Those who support the view that Abraham was called while he was still in Ur appeal to Genesis 15:7. When Yahweh appeared to Abraham in a dream, the Lord said: I am the Lord, who brought you out of Ur of the Chaldeans to give you this land to take possession of it” (NIV). This view is also supported by Nehemiah 9:7, where Ezra, in his prayer to God said: “You are the Lord God, who chose Abram and brought him out of Ur of the Chaldeans and named him Abraham” (NIV). In the same manner, Stephen, before his death, retold the saving acts of God to people by declaring that “the God of glory appeared to our father Abraham while he was still in Mesopotamia, before he lived in Haran” (Acts 7:2 NIV)

Those who support the view that Abraham received his call while he was already in Haran appeal to Genesis 11:31, a passage that attributes the migration from Ur to Haran to Terah, not to Abraham. Other passages such as Genesis 24:7 and 27:43 are also consistent with the view that the call of Abraham came at Haran.

God’s command to Abraham to leave his country and his family was shocking. Abraham was asked to leave behind the thriving culture and commerce of Ur and Haran to go to Canaan, in many ways a primitive society in comparison to those two renowned cities of antiquity. Abraham was free to choose to go or to stay, but he chose to obey. He obeyed God because he was not looking for the wealth and culture of Ur or Haran. Rather, he was looking for a better city, “the city with foundations, whose architect and builder is God” (Hebrews 11:10 NIV).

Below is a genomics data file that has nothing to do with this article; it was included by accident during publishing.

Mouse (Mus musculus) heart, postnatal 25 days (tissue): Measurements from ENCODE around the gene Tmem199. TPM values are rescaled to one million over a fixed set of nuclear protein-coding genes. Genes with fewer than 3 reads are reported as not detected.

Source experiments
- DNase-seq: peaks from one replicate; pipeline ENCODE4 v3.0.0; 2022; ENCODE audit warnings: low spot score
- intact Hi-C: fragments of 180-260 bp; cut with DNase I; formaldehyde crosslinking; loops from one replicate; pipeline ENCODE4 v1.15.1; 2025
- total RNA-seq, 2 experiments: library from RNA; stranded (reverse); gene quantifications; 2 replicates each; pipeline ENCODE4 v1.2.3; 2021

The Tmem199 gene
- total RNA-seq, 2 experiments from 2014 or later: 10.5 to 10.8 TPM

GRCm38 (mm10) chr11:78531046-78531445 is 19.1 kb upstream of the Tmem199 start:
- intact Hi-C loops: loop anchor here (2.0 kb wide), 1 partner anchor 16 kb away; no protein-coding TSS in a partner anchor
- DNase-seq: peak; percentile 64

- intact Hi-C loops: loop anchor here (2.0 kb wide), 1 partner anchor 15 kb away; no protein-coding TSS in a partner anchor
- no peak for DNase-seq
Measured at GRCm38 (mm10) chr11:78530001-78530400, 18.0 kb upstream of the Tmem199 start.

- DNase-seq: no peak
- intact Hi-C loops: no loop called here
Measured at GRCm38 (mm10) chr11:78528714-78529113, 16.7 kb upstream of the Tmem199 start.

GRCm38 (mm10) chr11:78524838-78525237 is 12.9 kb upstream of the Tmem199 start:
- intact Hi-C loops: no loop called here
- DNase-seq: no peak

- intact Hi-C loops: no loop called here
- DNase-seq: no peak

This is my second post on the five failures of Abraham. My next post in this series will deal with Terah, Abraham’s father. Terah left Ur with Abraham to go to the land of Canaan, but remained in Haran. The issue to be discussed is whether God called Terah to go to Canaan.

Further studies on the failures of Abraham: Visit The 5 Failures of Abraham to read other studies on this series.

NOTE: For a comprehensive list of studies on Abraham, read my post Studies on Abraham.

Claude Mariottini
Emeritus Professor of Old Testament
Northern Baptist Seminary


NOTE: Did you like this post? Do you think other people would like to read this post? Be sure to share this post on Facebook and share a link on Twitter or Tumblr so that others may enjoy reading it too!

I would love to hear from you! Let me know what you thought of this post by leaving a comment below. Be sure to like my page on Facebook, follow me on Twitter, follow me on Tumblr, Facebook, and subscribe to my blog to receive each post by email.

If you are looking for other series of studies on the Old Testament, visit the Archive section and you will find many studies that deal with a variety of topics.

You can also listen to this and other posts on my Podcast which is found under Claude Mariottini on Spotify.


Bright, John. A History of Israel. Philadelphia: The Westminster Press, 1981.

Gordon, Cyrus H. “Abraham and the Merchants of Ura.” Journal of Near Eastern Studies 17 (1958); 28–31.

Jacobsen, T.“Ur (City).” Interpreter’s Dictionary of the Bible. 4:736. New York: Abingdon Press, 1962.

Kobayashi, Yoshitaka. “Haran.” The Anchor Bible Dictionary. 3:58. New York: Doubleday, 1992.

Mariottini, Claude F. “Laban.” The Anchor Bible Dictionary. 4:113–114. New York: Doubleday, 1992.

Parrot, André. The Tower of Babel. London: SCM Press, Ltd. 1955.

_______. Abraham and His Times. Philadelphia: Fortress Press, 1962).

This entry was posted in Abraham, Archaeology, Book of Genesis, Ur and tagged , , , , , , , . Bookmark the permalink.

Leave a Reply

Fill in your details below or click an icon to log in:

WordPress.com Logo

You are commenting using your WordPress.com account. Log Out /  Change )

Twitter picture

You are commenting using your Twitter account. Log Out /  Change )

Facebook photo

You are commenting using your Facebook account. Log Out /  Change )

Connecting to %s

This site uses Akismet to reduce spam. Learn how your comment data is processed.